Latest Swarm behaviour Stories
Animals deposit marks wherever they go to show their presence, according to a new study from the University of Bristol and Princeton University. Published in the Proceedings of the National Academy of Sciences, this study also shows that animals will retreat from marks left by a member of the same species more quickly if the mark they encounter is recent.
Researchers at Rice University's Multi-Robot Systems Laboratory (MRSL) are refining their control algorithms for robotic swarms based on data from five free online games that anyone can play.
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Many animals – from locusts to fish – live in groups and swarm, but scientists aren't sure why or how this behavior evolved. Now a multidisciplinary team of Michigan State University scientists has used a model system to show for the first time that predator confusion can make prey evolve swarming behavior.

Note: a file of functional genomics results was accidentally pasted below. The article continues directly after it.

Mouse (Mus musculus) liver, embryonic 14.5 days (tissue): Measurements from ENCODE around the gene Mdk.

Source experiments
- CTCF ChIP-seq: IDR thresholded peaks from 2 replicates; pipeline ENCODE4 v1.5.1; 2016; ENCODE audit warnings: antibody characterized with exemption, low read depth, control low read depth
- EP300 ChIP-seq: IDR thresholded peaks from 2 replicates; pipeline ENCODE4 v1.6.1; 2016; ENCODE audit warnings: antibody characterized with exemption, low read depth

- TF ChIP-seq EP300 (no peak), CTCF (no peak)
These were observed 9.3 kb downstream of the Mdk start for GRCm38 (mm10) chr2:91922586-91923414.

DMC International Imaging (DMCii) is helping The Algerian Space Agency (ASAL) to predict the spread of locust plagues across North Africa as part of a pro-active approach to tackle the destructive phenomenon using satellite imagery.
It’s commonly known that ants navigate by scent. As each ant randomly wanders in search for food or shelter, it leaves behind a trail of pheromones which other ants will then follow. The result is that famous line of ants leading to a family picnic or a particularly sticky spill.
Researchers at the University of Sheffield in the UK are currently developing robot swarms that could eventually lead to a better understanding of how a group of machines could work in concert to accomplish a given task.
The red locust (Nomadacris septemfasciata) is a species of grasshopper that is native to Sub-Saharan Africa, where it prefers to swarm moist areas like seasonal floodplains. It can be found in areas with grain, its main food source, and areas with some tree cover. Adults are typically brownish-tan in color and can reach an average body length between 2.4 and 3.3 inches depending upon the sex, with females growing larger. Young individuals of this species can vary in color depending upon which...
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